K-12 Teaching and Learning From the UNC School of Education

Important Announcement about Online Courses and LEARN NC.

Important Message about LEARN NC

LEARN NC is evaluating its role in the current online education environment as it relates directly to the mission of UNC-Chapel Hill School of Education (UNC-CH SOE). We plan to look at our ability to facilitate the transmission of the best research coming out of UNC-CH SOE and other campus partners to support classroom teachers across North Carolina. We will begin by evaluating our existing faculty and student involvement with various NC public schools to determine what might be useful to share with you.

Don’t worry! The lesson plans, articles, and textbooks you use and love aren’t going away. They are simply being moved into the new LEARN NC Digital Archive. While we are moving away from a focus on publishing, we know it’s important that educators have access to these kinds of resources. These resources will be preserved on our website for the foreseeable future. That said, we’re directing our resources into our newest efforts, so we won’t be adding to the archive or updating its contents. This means that as the North Carolina Standard Course of Study changes in the future, we won’t be re-aligning resources. Our full-text and tag searches should make it possible for you to find exactly what you need, regardless of standards alignment.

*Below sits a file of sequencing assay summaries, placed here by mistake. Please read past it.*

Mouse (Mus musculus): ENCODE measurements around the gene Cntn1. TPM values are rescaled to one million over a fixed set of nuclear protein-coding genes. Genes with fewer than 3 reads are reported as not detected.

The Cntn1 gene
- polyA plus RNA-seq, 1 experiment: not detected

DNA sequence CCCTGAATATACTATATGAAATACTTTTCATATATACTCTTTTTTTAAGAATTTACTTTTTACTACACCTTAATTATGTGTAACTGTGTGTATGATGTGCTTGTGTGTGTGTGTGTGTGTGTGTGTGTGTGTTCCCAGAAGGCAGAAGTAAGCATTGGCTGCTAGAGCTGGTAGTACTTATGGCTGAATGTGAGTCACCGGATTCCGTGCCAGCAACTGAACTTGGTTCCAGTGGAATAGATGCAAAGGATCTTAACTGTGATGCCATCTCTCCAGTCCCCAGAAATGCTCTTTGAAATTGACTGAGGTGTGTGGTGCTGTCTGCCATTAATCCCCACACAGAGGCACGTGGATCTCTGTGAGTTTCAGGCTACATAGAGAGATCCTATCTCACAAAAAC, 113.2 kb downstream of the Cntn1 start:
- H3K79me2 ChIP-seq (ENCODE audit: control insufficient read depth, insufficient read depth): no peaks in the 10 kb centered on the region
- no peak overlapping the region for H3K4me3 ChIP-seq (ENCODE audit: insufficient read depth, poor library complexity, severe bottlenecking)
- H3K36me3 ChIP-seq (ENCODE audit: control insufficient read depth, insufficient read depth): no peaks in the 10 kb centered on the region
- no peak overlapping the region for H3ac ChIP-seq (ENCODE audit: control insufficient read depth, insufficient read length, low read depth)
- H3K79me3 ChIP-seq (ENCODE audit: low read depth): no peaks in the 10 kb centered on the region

About this photograph

Margery H. Freeman
Date created
Death Valley, California
This photograph copyright ©2009. All Rights Reserved

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Date Palms at Furnace Creek, Death Valley, CA

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A stand of Date Palms at Furnace Creek, Death Valley, California. Date Palms are a non-native species, and park rangers work to remove as many of the plants as possible, as they crowd out native flora and fauna. The palms are one of the less insidious invaders; the park also fights two varieties of tamarisk, an aggressive plant that propagates readily and salinizes the soil where its leaves fall.

Death Valley National Park is located east of the Sierra Nevada Mountain Range. It is home to the lowest point in North America at Badwater, which is 282 feet below sea level, but it also encompasses parts of several mountain ranges. Its highest point is Telescope Peak, at 11,049 feet. Located in an rainshadow exaggerated by the presence of four major mountain ranges between it and the ocean, Death Valley receives less than two inches of rainfall a year and is famous as one of the hottest and driest places in North America. Summer temperatures often hover around 120 degrees Fahrenheit.